The future of cars

It may be something of a cliché to refer to the technological revolutions of the age in which we seem to live – but in some areas it is simply impossible to deny that revolution is the only word to use.

One of those areas may be the future of the motor car. Already – and in a relatively short period of time – we have progressed from the “horseless-carriage” that required a man with a red flag to proceed it to the very real prospect of self-driving cars. In less than a generation, the humble motor car may go through the kind of revolution that marked that first appearance of the horseless carriage.

Google cars

At the forefront of the drive – excuse the pun – to self-driving cars is the internet giant Google. According to a story by the BBC, the company has actually started making its own driverless cars, rather than adapting production-line models from other manufacturers.

The Google car has an almost cartoon-like face, behind which the passenger has a button to go and to stop, but brake, accelerator or clutch pedal and no steering wheel.

A further report by the Independent newspaper attributed to a spokesman for Google the fact that its driverless cars have already driven more than 700,000 miles, recognising pedestrians and other hazards just as easily as the human eye.

The shape of the future

If vehicles with drivers become a thing of the past, there are some things that remain unlikely to change. However clever, well tried and tested the technology, for example, there is unlikely to be a free for all, but the continued regulation of what makes a motor vehicle and the conditions under which a driverless vehicle may operate.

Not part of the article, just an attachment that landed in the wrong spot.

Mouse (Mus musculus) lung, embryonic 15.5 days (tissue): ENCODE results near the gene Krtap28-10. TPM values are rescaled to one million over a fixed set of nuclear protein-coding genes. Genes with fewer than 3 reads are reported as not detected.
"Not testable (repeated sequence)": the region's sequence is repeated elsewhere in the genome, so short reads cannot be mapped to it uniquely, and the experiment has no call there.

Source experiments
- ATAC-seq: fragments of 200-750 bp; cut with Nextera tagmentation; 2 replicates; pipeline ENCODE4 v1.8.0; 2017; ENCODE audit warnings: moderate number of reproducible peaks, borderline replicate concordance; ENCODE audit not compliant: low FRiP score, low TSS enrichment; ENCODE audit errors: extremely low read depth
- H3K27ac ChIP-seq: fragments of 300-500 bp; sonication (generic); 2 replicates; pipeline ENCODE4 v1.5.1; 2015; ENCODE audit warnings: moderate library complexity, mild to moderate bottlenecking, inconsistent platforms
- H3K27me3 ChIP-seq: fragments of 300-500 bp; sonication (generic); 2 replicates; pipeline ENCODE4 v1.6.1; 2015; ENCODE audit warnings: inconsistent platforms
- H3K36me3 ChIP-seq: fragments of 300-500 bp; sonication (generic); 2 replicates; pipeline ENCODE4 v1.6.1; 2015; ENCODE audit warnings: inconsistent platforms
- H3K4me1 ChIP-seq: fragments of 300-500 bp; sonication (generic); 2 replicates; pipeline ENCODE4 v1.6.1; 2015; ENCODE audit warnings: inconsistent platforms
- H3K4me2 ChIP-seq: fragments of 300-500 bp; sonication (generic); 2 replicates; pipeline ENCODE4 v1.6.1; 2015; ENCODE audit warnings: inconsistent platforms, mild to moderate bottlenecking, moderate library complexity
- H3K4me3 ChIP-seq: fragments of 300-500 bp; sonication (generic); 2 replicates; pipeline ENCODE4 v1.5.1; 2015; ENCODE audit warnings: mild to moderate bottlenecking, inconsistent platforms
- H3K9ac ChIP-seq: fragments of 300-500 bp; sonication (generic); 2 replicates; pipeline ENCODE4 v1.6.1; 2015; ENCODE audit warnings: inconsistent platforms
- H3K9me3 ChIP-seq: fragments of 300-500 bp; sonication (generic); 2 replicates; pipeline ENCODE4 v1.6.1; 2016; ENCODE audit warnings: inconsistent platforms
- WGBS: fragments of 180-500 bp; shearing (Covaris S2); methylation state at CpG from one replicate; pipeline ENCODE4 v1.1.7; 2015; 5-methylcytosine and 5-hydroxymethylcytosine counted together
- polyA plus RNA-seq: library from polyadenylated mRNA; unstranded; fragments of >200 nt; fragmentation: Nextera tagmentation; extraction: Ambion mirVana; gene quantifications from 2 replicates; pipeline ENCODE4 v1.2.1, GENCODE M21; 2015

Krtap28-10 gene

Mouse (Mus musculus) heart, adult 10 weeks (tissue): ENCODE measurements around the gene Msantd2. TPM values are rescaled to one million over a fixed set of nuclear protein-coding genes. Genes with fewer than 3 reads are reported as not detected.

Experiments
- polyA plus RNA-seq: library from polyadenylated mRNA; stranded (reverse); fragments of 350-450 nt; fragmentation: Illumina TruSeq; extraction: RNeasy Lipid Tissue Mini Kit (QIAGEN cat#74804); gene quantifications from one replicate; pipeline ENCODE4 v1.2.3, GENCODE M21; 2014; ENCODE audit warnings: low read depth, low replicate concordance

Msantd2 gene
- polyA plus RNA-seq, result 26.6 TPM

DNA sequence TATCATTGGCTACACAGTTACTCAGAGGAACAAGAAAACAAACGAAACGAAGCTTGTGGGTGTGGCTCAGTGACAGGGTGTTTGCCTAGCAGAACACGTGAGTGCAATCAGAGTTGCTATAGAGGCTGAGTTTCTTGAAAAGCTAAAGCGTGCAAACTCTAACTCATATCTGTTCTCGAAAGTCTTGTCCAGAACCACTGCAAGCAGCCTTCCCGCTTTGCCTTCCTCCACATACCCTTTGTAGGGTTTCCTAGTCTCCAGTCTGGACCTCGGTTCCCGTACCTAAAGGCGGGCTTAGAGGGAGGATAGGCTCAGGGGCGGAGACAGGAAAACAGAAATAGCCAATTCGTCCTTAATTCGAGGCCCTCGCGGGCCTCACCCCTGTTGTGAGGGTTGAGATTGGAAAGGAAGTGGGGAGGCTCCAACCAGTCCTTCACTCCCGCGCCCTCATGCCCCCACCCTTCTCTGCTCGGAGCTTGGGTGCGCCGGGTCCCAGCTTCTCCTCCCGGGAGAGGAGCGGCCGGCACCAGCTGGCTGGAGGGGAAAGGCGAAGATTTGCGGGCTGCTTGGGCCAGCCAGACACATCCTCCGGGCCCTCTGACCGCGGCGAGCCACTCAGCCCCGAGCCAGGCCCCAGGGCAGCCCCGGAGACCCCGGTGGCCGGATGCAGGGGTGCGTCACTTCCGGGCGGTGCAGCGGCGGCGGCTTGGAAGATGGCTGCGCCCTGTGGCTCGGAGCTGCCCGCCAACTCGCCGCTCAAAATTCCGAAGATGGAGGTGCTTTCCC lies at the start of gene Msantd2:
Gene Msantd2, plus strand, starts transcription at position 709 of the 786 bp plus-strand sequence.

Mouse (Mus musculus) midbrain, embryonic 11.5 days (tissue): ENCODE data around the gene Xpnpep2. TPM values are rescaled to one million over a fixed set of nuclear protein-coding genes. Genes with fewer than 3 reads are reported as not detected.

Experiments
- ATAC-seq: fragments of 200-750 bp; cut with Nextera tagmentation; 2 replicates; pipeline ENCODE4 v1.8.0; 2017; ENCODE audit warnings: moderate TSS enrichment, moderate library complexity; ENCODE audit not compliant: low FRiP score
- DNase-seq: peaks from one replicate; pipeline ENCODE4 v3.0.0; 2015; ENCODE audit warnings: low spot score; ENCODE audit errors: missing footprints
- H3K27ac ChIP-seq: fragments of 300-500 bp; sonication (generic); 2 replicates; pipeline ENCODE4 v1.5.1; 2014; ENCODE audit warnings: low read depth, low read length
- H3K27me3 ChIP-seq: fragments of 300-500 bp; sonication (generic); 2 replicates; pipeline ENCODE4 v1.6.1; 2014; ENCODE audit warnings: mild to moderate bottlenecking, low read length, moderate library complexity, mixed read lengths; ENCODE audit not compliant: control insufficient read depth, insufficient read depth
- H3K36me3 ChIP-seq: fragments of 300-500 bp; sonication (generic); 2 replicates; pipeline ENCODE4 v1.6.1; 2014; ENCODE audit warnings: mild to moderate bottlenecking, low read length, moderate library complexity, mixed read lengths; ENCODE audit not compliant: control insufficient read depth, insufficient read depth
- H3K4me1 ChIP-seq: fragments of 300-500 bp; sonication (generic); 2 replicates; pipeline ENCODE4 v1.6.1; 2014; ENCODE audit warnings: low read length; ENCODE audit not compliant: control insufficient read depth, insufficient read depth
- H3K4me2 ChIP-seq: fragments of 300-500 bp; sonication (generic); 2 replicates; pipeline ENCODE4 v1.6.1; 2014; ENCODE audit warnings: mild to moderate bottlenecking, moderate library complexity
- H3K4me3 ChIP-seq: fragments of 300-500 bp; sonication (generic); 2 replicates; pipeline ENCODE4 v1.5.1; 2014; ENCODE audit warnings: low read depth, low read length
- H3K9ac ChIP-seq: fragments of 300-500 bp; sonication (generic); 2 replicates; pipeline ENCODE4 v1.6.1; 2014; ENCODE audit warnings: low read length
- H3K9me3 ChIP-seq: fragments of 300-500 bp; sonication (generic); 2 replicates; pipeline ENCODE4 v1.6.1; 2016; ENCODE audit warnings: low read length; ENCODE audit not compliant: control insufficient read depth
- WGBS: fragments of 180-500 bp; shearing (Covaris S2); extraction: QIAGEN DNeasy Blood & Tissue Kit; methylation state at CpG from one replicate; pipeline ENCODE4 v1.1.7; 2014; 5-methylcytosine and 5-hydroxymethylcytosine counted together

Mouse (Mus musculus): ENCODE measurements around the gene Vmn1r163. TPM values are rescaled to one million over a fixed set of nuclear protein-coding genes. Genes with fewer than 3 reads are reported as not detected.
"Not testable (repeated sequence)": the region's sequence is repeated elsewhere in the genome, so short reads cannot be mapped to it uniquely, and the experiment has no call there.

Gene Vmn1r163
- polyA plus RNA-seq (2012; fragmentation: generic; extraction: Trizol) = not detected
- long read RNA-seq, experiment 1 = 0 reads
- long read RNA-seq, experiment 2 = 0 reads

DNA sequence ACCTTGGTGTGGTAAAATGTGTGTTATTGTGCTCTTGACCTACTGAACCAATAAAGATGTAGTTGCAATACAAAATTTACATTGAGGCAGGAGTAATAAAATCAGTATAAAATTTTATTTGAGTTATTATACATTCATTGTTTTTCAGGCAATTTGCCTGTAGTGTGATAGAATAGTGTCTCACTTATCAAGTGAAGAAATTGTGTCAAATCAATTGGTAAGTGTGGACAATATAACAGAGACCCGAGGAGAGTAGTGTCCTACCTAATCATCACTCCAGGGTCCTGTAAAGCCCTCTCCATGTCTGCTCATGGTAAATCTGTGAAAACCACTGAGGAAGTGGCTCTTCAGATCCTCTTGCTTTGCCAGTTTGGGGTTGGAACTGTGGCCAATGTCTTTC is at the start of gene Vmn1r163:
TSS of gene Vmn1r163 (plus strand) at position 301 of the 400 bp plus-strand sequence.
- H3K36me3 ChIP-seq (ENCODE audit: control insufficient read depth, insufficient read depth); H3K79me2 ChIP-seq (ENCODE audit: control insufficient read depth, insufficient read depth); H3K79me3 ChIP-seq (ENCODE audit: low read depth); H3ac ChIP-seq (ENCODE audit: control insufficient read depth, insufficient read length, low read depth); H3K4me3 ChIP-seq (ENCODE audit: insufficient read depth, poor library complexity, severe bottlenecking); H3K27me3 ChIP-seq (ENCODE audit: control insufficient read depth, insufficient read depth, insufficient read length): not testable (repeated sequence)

The same Independent newspaper story, for example, reported that the State of California has already formulated the rules and regulations for the operation of what might be called “autonomous” vehicles.

By the same token, as your motor insurance broker in Southend, we at Alan Blunden Insurance are already gearing up to greet the appearance of the first driverless carriages on British roads, to meet the inevitable legal requirements for appropriate insurance.

Passengers or goods?

There remains some debate about the precise nature of the traffic likely to be generated through the technological break-through of driverless vehicles.

Given our long love affair with the motor car, first thoughts are likely to go towards the initially nervous passengers sat in a self-steering, self-driving vehicle. In fact, however, many pundits foresee a future in which these self-driving devices are primarily used for making door to door deliveries of those goods which many of us already buy online.